Clijsters bows out with a whimper

  • Last Updated: July 2 2012, 19:18 BST

Kim Clijsters suffered the kind of mauling that must make retirement all the more attractive as her final Wimbledon came to a bitterly disappointing end.

Clijsters: Never got into the game

Thirteen years have passed since Steffi Graf halted the 16-year-old Clijsters' first tilt at Wimbledon in the fourth round, and it was another German in Angelique Kerber who ended the Belgian's run at the same stage and in her penultimate grand slam.

Clijsters has the Olympics, also at Wimbledon, and the US Open to look forward to, after which a career which has yielded four singles titles in the slams will be brought to an end.

Three of those came in New York, one at the Australian Open. Clijsters reached two finals at the French Open but never ventured beyond the semi-finals at Wimbledon.

Romantics talked up her chances this fortnight, optimistic she might be able to summon one final great effort, but Kerber crushed those hopes, winning 6-1 6-1 on Court Three.

Clijsters will enter retirement for a second time having previously taken two years out in which she became a mother. Today she offered a wave to the crowd as she departed. It was more in apology than farewell.

"What I was thinking about was probably the match still," she said. "It wasn't so much about it being the last time. Not at all actually. I didn't really think about that.

"I just had the feeling that there was absolutely nothing I could have done today to have won that match. I just felt my opponent was better on every level.

"I think she played close to the perfect match.

"I never had a chance to get into the match or where she dropped her level a little bit. She was on every level just too good: served better, returned better, and just in the rallies was hitting the ball very deep, very fast on to the bounce, anticipating really good as well.

"I look forward to just watching her here in the rest of this tournament and seeing her in the future, how she does against different players."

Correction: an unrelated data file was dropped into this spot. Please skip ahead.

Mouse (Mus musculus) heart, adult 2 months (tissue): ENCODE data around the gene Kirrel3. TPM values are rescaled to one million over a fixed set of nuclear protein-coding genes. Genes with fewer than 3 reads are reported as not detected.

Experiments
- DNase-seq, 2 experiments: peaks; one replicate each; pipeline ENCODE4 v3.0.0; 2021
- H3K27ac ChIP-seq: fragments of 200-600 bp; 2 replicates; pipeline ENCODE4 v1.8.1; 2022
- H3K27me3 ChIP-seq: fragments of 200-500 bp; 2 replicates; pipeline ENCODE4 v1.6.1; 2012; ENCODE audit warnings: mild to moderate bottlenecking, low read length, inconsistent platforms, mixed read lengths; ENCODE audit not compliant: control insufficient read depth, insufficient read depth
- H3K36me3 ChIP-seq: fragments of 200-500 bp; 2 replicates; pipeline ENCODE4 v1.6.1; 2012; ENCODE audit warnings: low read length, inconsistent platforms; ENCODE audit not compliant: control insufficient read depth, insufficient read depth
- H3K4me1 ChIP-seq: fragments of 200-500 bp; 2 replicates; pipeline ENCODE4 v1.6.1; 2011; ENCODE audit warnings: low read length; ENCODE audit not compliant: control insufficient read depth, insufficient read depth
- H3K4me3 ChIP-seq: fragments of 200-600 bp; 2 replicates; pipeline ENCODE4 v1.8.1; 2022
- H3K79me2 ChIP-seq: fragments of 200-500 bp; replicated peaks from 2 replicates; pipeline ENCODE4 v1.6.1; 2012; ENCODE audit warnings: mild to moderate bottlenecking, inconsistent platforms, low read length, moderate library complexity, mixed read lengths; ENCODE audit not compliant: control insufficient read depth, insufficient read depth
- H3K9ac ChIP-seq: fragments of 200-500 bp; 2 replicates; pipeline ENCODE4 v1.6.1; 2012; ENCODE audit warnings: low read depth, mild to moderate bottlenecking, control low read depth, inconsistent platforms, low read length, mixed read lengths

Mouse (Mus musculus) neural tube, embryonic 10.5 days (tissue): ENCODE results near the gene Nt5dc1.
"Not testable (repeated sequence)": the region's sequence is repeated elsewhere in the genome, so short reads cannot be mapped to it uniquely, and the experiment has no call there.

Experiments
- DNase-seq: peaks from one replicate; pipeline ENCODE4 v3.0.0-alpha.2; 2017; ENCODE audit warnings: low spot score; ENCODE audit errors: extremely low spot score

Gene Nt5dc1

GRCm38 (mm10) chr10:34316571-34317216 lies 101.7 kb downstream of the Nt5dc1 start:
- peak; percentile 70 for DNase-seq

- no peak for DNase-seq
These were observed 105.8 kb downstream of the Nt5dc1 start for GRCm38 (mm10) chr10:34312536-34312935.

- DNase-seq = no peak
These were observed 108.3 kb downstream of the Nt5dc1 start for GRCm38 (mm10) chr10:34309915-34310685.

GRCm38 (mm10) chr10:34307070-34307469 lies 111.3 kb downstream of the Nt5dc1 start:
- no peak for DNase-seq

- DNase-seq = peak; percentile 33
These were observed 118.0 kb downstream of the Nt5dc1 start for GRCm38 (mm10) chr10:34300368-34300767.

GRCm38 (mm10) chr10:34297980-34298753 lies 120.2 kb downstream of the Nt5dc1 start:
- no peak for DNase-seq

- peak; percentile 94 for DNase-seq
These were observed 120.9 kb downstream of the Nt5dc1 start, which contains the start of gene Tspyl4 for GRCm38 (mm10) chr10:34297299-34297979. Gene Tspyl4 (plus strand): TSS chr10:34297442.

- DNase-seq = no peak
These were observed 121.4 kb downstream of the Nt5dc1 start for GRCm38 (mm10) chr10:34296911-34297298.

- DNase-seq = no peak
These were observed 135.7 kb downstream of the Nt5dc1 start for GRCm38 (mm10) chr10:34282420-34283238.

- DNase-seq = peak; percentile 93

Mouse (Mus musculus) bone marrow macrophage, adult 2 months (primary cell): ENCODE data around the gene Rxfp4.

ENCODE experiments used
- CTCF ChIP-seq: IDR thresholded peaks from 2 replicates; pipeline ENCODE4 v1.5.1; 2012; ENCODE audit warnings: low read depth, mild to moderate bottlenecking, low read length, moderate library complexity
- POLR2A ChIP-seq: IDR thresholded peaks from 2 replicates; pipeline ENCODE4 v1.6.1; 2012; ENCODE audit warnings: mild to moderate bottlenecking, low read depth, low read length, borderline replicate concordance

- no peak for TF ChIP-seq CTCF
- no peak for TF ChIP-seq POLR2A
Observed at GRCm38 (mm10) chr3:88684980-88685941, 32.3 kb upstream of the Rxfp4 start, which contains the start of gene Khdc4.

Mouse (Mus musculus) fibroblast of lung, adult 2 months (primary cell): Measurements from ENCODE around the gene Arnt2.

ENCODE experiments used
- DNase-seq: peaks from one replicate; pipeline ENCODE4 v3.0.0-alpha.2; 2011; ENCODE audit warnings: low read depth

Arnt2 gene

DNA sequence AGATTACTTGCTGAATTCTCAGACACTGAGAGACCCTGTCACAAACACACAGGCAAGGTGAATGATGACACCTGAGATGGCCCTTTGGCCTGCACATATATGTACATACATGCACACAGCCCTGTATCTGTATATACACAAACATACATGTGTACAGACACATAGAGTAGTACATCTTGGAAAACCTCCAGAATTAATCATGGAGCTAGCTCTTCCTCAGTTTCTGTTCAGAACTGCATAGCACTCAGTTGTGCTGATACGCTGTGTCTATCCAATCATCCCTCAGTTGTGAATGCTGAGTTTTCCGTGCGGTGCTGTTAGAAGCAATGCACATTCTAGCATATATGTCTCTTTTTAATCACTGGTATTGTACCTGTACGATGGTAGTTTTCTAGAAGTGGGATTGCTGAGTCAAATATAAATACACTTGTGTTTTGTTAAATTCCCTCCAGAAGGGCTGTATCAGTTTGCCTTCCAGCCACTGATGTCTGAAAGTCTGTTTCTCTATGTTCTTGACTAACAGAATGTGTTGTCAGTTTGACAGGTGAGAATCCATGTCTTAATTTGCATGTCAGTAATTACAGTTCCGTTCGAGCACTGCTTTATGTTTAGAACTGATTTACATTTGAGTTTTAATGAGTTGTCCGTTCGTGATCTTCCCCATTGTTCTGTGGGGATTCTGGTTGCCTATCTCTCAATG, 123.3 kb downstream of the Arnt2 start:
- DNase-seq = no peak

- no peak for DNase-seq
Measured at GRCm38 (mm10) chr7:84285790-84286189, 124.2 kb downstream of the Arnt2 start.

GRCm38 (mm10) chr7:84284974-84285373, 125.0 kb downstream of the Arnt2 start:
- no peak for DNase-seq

Left-hander Kerber is having an outstanding year, collecting titles in Paris and Copenhagen and in the week prior to Wimbledon reaching the final at Eastbourne.

Just 12 months ago she lost to Laura Robson in the first round at Wimbledon, but that is a distant memory for a player who went on to reach the US Open semi-finals within three months.

The 24-year-old stands eighth in the world and is rising, and it was a case of an emerging force in women's tennis playing a fading great.

Clijsters could not cope but said she would have no regrets about her Wimbledon fortunes over the years.

"I won't be sorry about anything," she said. "I know that every time that I've played here I've given my best, and that's the only thing that I can try. Some days it's good, some days it's great, and some days it's not good enough."

Casting her mind back to that debut year in 1999, Clijsters recalled the clash with Graf, coincidentally for whom it was also her final Wimbledon. Graf won seven Wimbledon titles.

"Playing Steffi here was for me definitely one of my dreams come true as a young up-and-coming player," Clijsters said.

"To be playing Steffi in her last Wimbledon was very, very special."

She compared her first All England Club visit to a Disneyland trip, spoke of how as a child she "felt the magic coming through the television" as she watched the tournament from home, and said she would take away fond memories of being watched by family, including her late father Leo.

Kerber, who goes on to play fellow German Sabine Lisicki in the quarter-finals, blanked thoughts of it being Clijsters' final Wimbledon from her mind until victory was secured.

"It was nice to play against her because we never played before," Kerber said. "I had the chance now at her last Wimbledon to play against her. It's good that I won this match, for me.

"She's a great player. She's a legend also for me. She won a lot of grand slams.

"I knew that I needed to play until the last point because if I gave her a little chance she would take it.

"I think that's her thing, that she's a fighter."